Thursday, February 5, 2009


Since the week of Jan. 26th is a national holiday, on Tues. Jan. 27th we took advantage of the school break to take a 3 day trip to Xi’an, about 2 hour flight from Beijing and the beginning of the “Silk road.” Xi’an became famous in the 80s for the discovery of the Terra Cotta Warriors, who were created and buried by the tomb of the first emperor of China in 210 BC. Carefully restored, the area is an amazing site, with 6000+ life-size (or larger) warriors standing or kneeling in rows. While the clay bodies were made from several different templates, each face is different. It is like looking into the faces from 2000+ years ago, a photograph from before the time of Christ.

Xi’an offered a wealth of other sites to explore. One of our favorites was the Forest of Stele, which had been recommended by our neighbors Dave and Su. Western tradition preserved learning through painstaking work of monks copying the bible and classics. China’s scholars preserved learning for the generations by carving texts into giant pillars, called steles. The Forest of Steles is essentially the world’s heaviest library, with thousands of stones. One interesting find is the Nestorian stone, which is reputed to be the first evidence of a Christian presence in China in 600s.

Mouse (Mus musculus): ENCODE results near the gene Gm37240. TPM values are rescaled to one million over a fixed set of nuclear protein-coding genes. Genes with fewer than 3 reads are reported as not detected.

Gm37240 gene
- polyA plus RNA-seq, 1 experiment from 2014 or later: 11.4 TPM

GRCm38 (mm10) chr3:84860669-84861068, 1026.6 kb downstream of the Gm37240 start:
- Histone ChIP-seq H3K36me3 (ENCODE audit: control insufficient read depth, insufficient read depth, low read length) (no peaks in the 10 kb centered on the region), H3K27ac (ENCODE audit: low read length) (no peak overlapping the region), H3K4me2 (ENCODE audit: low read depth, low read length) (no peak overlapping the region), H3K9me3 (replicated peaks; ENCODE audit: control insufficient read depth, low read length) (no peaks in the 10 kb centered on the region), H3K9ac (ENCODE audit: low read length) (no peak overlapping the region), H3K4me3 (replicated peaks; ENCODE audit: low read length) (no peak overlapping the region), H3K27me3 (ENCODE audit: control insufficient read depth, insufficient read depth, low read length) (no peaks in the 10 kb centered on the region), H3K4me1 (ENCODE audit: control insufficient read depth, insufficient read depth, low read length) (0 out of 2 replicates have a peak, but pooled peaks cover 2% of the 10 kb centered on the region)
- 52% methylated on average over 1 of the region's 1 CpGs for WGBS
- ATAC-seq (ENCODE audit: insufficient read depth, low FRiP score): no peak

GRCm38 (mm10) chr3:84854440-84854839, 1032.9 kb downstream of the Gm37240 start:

We also had a grand time biking the 14 km (8 mile) wall that surrounds the center city of Xi’an. This old, restored wall is one of the few intact city walls in China. It was a bumpy ride, done on one tandem and two individual bikes. The wind was in our face as we rode north, but a few miles later we came to the turn and it was easy sailing after that.

And the Muslim Quarter in Xi’an offered a vibrant and lively shopping and eating experience. Although this is low season for tourists, many Chinese had returned for the Spring Festival so the streets were packed with people.

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